Hu, G., Liu, J., Graham-Brady, L. & Ramesh, K.T. (2015). “A 3D Mechanistic Constitutive Model for Brittle Materials Containing Evolving Flaw Distributions under Dynamic Multiaxial Loading,” Journal of the Mechanics and Physics of Solids, 78: 269-297.

Statistical characterization of meso-scale uniaxial compressive strength in brittle materials with randomly occurring flaws

Increasingly fine spatial resolution in numerical models of brittle materials promises to improve prediction and characterization of dynamic failure in these materials. However, as the resolution of these numerical models begins to approach the material micro-scale, the associated discretization requires a definitive connection to the microstructure. In many cases a numerical model (e.g., a finite element mesh) that explicitly resolves each flaw within the material is not feasible for macro-scale analyses. As an alternative, each element can be treated as a meso-scale continuum with constitutive properties that reflect the characteristics of the underlying microstructure. Small scale elements will exhibit random variations in the constitutive properties as a result of the random variations in the number and types of flaws and the flaw sizes contained within each element. The present paper proposes a technique for assigning probability distributions to these element properties, which can be thought of as the meso-scale constitutive properties. In particular, the strain-rate dependent compressive uniaxial strength of a ceramic is modeled using a two-dimensional analytical model developed by Paliwal and Ramesh (2008). The effect on the probability distribution of meso-scale (or element-level) strength from flaw density, flaw size distribution, flaw clustering, and strain rate are studied. Higher strain rates, more flaw clustering, and decreasing element size all contribute to greater scatter in uniaxial compressive strength. Variations in flaw size increase the scatter in the strength more for low strain rate loadings and less clustered microstructures. The results provide interesting comparisons to the classical assumption of a two-parameter Weibull-distributed strength, showing that a three-parameter Weibull distribution and even a lognormal distribution fit better with the simulated strength data.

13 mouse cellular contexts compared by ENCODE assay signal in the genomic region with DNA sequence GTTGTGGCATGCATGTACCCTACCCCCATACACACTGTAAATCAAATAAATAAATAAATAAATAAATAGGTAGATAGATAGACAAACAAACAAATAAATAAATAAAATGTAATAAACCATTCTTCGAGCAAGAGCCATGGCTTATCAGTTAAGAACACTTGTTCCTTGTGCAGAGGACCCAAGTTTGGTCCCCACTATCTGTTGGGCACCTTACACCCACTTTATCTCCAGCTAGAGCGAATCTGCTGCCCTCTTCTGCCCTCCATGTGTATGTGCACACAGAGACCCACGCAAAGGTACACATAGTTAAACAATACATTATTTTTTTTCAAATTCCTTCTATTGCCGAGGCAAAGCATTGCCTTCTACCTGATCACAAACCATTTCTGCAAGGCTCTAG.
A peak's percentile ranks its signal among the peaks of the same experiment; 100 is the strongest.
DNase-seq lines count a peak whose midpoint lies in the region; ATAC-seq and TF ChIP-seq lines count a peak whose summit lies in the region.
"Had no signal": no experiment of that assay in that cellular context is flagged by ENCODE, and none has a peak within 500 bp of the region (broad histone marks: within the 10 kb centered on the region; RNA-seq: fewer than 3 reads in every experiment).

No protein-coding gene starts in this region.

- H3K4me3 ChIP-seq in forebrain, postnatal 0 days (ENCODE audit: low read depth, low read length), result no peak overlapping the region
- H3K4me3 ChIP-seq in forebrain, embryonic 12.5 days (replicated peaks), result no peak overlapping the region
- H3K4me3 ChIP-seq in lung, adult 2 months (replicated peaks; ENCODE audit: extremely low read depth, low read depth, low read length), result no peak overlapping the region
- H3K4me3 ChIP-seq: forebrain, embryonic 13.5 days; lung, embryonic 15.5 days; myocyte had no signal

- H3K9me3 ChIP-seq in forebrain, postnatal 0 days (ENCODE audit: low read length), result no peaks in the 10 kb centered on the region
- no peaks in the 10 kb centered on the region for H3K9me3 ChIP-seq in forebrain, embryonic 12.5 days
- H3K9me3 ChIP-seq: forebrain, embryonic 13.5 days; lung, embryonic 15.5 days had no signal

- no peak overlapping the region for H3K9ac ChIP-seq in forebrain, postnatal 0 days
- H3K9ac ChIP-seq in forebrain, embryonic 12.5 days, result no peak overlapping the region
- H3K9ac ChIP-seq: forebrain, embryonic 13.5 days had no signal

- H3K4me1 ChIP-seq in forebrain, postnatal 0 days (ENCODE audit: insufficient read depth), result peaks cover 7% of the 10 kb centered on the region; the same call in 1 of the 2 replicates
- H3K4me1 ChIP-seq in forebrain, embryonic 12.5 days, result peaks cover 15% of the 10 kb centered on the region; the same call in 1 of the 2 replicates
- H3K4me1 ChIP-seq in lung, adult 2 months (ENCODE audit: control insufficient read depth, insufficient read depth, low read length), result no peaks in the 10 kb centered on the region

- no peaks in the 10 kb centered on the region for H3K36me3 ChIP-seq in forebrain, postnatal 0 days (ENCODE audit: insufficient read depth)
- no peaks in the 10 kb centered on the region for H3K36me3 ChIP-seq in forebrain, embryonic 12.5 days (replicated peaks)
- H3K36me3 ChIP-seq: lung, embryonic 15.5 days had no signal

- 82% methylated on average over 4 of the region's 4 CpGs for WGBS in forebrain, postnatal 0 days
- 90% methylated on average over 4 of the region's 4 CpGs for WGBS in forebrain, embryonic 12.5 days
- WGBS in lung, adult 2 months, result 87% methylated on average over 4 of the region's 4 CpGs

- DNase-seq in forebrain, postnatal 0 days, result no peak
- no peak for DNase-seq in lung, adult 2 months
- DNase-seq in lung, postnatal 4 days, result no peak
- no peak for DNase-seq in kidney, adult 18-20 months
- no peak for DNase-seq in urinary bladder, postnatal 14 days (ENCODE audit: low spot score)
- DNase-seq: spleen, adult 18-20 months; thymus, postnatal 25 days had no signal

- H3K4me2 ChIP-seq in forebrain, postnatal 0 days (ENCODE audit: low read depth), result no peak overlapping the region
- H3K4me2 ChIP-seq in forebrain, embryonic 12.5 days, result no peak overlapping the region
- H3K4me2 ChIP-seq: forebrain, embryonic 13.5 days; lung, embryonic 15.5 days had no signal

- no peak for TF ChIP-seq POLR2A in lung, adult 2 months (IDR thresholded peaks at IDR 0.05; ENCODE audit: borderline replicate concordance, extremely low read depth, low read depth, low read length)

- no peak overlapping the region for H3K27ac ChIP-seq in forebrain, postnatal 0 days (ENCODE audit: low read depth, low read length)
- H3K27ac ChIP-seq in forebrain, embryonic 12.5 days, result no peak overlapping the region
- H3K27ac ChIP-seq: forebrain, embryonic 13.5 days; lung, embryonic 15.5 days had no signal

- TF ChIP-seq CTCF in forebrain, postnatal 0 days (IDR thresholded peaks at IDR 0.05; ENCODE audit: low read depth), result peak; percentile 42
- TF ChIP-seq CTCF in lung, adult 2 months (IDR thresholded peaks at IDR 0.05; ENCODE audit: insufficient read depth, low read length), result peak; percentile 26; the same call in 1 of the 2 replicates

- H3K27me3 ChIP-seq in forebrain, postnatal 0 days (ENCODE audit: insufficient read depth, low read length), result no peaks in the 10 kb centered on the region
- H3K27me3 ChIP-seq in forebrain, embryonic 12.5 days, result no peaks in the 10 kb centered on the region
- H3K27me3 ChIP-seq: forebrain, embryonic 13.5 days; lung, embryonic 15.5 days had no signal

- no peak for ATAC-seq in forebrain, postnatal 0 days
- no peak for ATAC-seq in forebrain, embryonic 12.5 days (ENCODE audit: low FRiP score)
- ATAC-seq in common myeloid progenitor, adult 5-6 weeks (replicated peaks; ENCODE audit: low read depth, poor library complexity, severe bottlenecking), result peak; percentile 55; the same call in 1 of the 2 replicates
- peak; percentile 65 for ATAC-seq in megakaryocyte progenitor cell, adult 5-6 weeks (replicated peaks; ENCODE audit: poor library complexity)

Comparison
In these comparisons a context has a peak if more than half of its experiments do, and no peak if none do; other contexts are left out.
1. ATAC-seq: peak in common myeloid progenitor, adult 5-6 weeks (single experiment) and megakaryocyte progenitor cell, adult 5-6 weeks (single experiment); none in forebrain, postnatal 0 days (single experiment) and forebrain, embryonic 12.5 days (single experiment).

Graham-Brady, L. (2010). “Statistical characterization of meso-scale uniaxial compressive strength in brittle materials with randomly occurring flaws,” International Journal of Solids and Structures, 47 (18-19): 2398-2413.

Other relevant publications

Cil, M. B., Zeng, Q., Hurley, R. C., Graham-Brady, L. (2020). “An integrative model for the dynamic behavior of brittle materials based on microcracking and breakage mechanics,” Journal of the Dynamic Behavior of Materials, 6(4): 472-488.

Huq, F., Liu, J., Tonge, A., Graham-Brady, L. (2019). “A micromechanics based model to predict micro-crack coalescence in brittle materials under dynamic compression,” Engineering Fracture Mechanics, 217: 106515.

Cil, M., Hurley, R., Graham-Brady, L. (2019). “A rate-dependent constitutive model for brittle granular materials based on breakage mechanics,” Journal of the American Ceramics Society, 102(9): 5524-5534.

Cereceda, D., Daphalapurkar, N., Graham-Brady, L. (2018). “One-dimensional models for dynamic fragmentation of brittle materials,” Dynamic Damage and Fragmentation, pp. 237-263, Wiley.

Cereceda, D., Graham-Brady, L. & Daphalapurkar, N. (2017). “Modeling dynamic fragmentation of heterogeneous structural materials,” International Journal of Impact Engineering, 99:85-101.

Liu, J. & Graham-Brady, L. (2016). “Perturbation-based surrogate models for dynamic failure of brittle materials in a multi-scale and probabilistic context,” International Journal for Multiscale Computational Engineering, 14(3): 273-290.

Liu, J. & Graham-Brady, L. (2016). “Anisotropic Damage-Compliance Relationships for Brittle Materials under Compression,” International Journal of Solids & Structures, 100-101: 151-168.

Katcoff, C.A. & Graham-Brady, L.L. (2014). “Modeling Dynamic Brittle Behavior of Materials with Circular Flaws or Pores,” International Journal of Solids & Structures, 51: 754-766.

Daphalapurkar, N.P., Ramesh, K.T., Graham-Brady, L.L. & Molinari, J.F. (2011). “Predicting variability in the dynamic failure strength of brittle materials considering preexisting flaws,” Journal of the Mechanics & Physics of Solids, 59(2): 297-319.